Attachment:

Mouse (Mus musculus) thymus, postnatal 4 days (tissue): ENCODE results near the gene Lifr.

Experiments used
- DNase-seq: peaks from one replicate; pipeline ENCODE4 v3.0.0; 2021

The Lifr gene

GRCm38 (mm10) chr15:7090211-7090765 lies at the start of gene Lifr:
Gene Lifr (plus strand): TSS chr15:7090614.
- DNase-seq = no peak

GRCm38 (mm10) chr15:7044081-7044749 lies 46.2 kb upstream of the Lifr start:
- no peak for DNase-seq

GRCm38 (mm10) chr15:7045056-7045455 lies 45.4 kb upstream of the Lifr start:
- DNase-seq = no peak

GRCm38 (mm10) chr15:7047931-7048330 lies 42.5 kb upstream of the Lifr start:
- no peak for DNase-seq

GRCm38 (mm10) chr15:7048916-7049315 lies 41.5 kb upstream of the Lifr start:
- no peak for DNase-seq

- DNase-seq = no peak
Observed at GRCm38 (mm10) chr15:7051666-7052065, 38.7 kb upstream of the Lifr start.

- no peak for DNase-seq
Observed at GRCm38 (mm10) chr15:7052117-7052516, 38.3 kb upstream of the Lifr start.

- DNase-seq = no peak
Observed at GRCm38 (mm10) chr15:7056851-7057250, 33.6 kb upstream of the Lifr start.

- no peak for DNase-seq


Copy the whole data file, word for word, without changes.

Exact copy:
Mouse (Mus musculus) thymus, postnatal 4 days (tissue): ENCODE results near the gene Lifr.

Experiments used
- DNase-seq: peaks from one replicate; pipeline ENCODE4 v3.0.0; 2021

The Lifr gene

GRCm38 (mm10) chr15:7090211-7090765 lies at the start of gene Lifr:
Gene Lifr (plus strand): TSS chr15:7090614.
- DNase-seq = no peak

GRCm38 (mm10) chr15:7044081-7044749 lies 46.2 kb upstream of the Lifr start:
- no peak for DNase-seq

GRCm38 (mm10) chr15:7045056-7045455 lies 45.4 kb upstream of the Lifr start:
- DNase-seq = no peak

GRCm38 (mm10) chr15:7047931-7048330 lies 42.5 kb upstream of the Lifr start:
- no peak for DNase-seq

GRCm38 (mm10) chr15:7048916-7049315 lies 41.5 kb upstream of the Lifr start:
- no peak for DNase-seq

- DNase-seq = no peak
Observed at GRCm38 (mm10) chr15:7051666-7052065, 38.7 kb upstream of the Lifr start.

- no peak for DNase-seq
Observed at GRCm38 (mm10) chr15:7052117-7052516, 38.3 kb upstream of the Lifr start.

- DNase-seq = no peak
Observed at GRCm38 (mm10) chr15:7056851-7057250, 33.6 kb upstream of the Lifr start.

- no peak for DNase-seq